A new study says that people who commit blunders while under the influence of alcohol know they’re doing it; they just don’t care.
This means buzzed or drunken people who engage in embarrassing or harmful behavior can’t blame it on not having control, said researcher Bruce Bartholow, associate professor of psychology at the University of Missouri-Columbia.
While this isn’t the first study that shows alcohol alters the behavior of those who consume it, “it’s the first to show they don’t care that they’re making mistakes,” said Bartholow, chief researcher on the study.
Brain tests during the study of 67 people in Columbia, Mo., showed that alcohol dulls a mechanism in the brain that tells an individual to put on the brakes when they realize they’re making mistakes.
When the mechanism is working, “They slow down and try not to make the mistake again, or they take corrective action,” Bartholow said.
Introduce alcohol and someone is more likely to disregard the moral stop sign, he said, even though they know what they’re doing.
The study involved people between the ages of 21 and 35, students and nonstudents.
-Researchers gave a third of the participants drinks with enough alcohol to raise their blood levels to just under the legal driving limit of .08 percent, Bartholow said. They all got the same amount so researchers didn’t measure if the effect was gradual.
-Researchers gave a third of the participants placebo drinks; they didn’t know if the drinks contained alcohol.
-A third consumed drinks they knew contained no alcohol.
Then, the groups were given tasks designed to elicit mistakes. Researchers measured changes in participants’ mood, their accuracy in computer tasks and how they perceived their accuracy in the tasks.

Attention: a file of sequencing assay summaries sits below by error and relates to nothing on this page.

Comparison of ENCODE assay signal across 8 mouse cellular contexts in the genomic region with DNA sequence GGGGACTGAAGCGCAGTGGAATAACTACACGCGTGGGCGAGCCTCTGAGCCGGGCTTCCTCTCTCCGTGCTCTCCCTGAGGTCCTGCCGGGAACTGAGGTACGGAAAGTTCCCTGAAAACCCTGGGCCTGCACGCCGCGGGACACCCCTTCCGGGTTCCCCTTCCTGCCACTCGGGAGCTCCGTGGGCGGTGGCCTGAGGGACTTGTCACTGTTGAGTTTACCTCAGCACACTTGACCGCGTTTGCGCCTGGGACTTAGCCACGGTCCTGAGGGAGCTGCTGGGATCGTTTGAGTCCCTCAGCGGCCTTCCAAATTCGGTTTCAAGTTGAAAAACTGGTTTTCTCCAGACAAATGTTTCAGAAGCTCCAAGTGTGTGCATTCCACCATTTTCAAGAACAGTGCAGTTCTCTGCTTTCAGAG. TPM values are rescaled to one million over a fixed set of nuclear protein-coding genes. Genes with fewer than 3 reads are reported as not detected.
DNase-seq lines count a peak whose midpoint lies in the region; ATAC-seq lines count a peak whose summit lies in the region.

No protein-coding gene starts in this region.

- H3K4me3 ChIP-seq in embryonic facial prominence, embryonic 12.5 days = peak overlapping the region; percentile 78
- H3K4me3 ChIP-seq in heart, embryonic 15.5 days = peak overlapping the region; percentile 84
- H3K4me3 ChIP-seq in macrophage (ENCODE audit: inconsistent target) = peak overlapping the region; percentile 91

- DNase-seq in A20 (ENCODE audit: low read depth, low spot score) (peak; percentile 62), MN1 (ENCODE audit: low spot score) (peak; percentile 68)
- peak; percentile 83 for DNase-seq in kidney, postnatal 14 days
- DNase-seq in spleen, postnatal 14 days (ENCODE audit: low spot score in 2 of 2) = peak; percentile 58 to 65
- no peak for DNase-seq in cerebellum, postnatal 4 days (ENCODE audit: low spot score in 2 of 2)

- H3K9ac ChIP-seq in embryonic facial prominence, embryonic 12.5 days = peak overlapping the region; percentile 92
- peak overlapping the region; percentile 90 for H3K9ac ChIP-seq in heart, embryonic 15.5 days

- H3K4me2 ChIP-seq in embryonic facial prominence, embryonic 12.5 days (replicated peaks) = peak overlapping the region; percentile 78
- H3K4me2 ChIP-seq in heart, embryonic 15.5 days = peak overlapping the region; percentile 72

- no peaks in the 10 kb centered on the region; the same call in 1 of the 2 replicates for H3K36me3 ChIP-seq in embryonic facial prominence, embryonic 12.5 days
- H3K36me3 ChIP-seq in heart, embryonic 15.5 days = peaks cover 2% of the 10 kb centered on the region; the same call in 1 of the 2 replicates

Bartholow said the researchers used devices on the participants to measure brain activity as the subjects took the tests. Medical technology exists to measure brain activity for impulse control, emotion, mood and other functions.
Nondrinkers had normal activity in the part of the brain that regulated recognizing mistakes. Drinkers had less activity, he said.
Nondrinkers who made mistakes slowed down and tried to correct the errors, he said. Drinkers made less of an effort or simply moved past their errors, the researcher said, even though they knew they’d made errors.
Researchers also interviewed participants after the tests, which helped affirm the findings in the computer tests, he said.
The dulling of the brain’s mistake alarm only occurred among people who had alcoholic beverages, he said. “Normally, someone who makes mistakes is aware and makes an effort not to make that mistake again,” Bartholow said. The people in the alcohol group were less likely, however, to slow down and be more careful, but they realized they had made errors.
“Using alcohol doesn’t allow someone to escape culpability,” he said.
Dr. Douglas Schuerer, a trauma surgeon with Barnes-Jewish Hospital, said the findings aren’t a surprise. “This says that people should think before they drink,” he said.
That advice goes beyond New Year’s Eve and its tradition of drinking: “It’s something that needs to be considered 365,” he said.
Many of Schuerer’s patients are people from the hospital’s emergency room who need surgery.
“About 50 percent of patients we see from traffic accidents, alcohol was involved,” he said. “That doesn’t always mean they were drinking; sometimes they were hit by a drunk driver.”
In addition, he said he sees more personal injury accidents involving people impaired by alcohol. The findings have a flip side, Bartholow said. A small amount of alcohol may help people with anxiety disorders or those who are hypersensitive to making errors, Bartholow said.
But he warns that “consistently drinking as a way to reduce anxiety can lead to serious problems, including alcoholism.”
Bartholow’s study, “Alcohol Effects on Performance Monitoring and Adjustment: Affect Modulation and Impairment of Evaluative Cognitive Control,” has been accepted for publication in an upcoming edition of the Journal of Abnormal Psychology. The National Institute on Alcohol Abuse and Alcoholism and the University of Missouri Research Board paid for the study.